Thursday, 11 February 2016

Fig Season and Pruning the Tree

Woo-hoo! It’s fig season here at Chez Yard Tales and so time to stuff myself with figs for a month as they all slowly ripen. My tree is the incredibly delicious White Adriatic which has the advantage of looking great on a plate with its lime green skin and watermelon pink flesh. Look delicious don’t they? And they are.

One of the biggest bonuses with figs is that they are somewhat fruit-fly resistant. Not totally though - if they are left on the tree to over-ripen then fruit-fly maggots will appear in the fruit, but it does mean you can get away with not bagging them. Birds are a different matter, they love them. So I have an informal agreement with them – they get the high fruit and I take the low-hanging ones. Bird activity in the tree is a good indicator of whether the figs are ripe, something I can monitor from my spot on the back verandah without getting out of my chair as the season comes close.

General fig growing advice says they require a sunny situation. Mine’s in a spot where it gets morning sun plus about an hour in the afternoon. The big leaves on the fig tree are very prone to wilting in the heat and I reckon the shade saves it from dehydrating too much when you are in the middle of a long-running heat wave (like we are now). I have seen some very sad looking specimens in spots that get full afternoon sun.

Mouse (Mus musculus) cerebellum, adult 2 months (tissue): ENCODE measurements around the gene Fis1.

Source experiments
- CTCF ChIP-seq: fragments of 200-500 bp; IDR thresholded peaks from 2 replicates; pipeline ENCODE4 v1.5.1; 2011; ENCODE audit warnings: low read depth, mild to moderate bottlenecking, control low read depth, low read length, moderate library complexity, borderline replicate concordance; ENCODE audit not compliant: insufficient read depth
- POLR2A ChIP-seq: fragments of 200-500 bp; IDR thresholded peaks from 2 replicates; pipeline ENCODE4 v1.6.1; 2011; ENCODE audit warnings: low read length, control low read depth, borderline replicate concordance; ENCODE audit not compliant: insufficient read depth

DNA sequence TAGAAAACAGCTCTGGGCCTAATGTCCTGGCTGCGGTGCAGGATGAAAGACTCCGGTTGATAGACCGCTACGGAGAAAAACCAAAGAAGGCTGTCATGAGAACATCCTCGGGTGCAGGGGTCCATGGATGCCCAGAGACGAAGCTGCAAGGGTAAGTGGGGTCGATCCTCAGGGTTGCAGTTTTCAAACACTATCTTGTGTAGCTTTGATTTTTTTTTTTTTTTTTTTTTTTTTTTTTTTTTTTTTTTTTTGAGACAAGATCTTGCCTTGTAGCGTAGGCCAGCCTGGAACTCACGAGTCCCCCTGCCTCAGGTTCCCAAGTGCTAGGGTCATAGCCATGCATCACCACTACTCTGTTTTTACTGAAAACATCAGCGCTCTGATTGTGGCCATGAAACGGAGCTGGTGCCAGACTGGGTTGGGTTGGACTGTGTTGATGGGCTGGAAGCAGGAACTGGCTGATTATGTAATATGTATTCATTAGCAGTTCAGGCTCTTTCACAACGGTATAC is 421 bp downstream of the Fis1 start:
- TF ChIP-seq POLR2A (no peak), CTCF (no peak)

So now to pruning. Here’s a photo of the tree, pre-pruning, at the end of last autumn.

And after. As you can see I pruned heavily. 

According to my fruit growing book, The Complete Book of Fruit Growing in Australia by Louis Glowinski, you should aim to prune back to just above one of the ‘joints’ (it looks like an extended knee or elbow) that forms along the branches. Then the tree will re-sprout from that joint.

Fig trees have two crops per year. The first one is called the breber crop and forms on the end of last season’s growth. In the variety I have the breber crop remains as small, hard and inedible as a golf ball so I hardly need to worry about that. The real second crop forms on new season growth.

Here’s a shot of the tree as it is now. As you can see it quickly grew back to its former size.

With fruit all along the branches.

Happy gardening!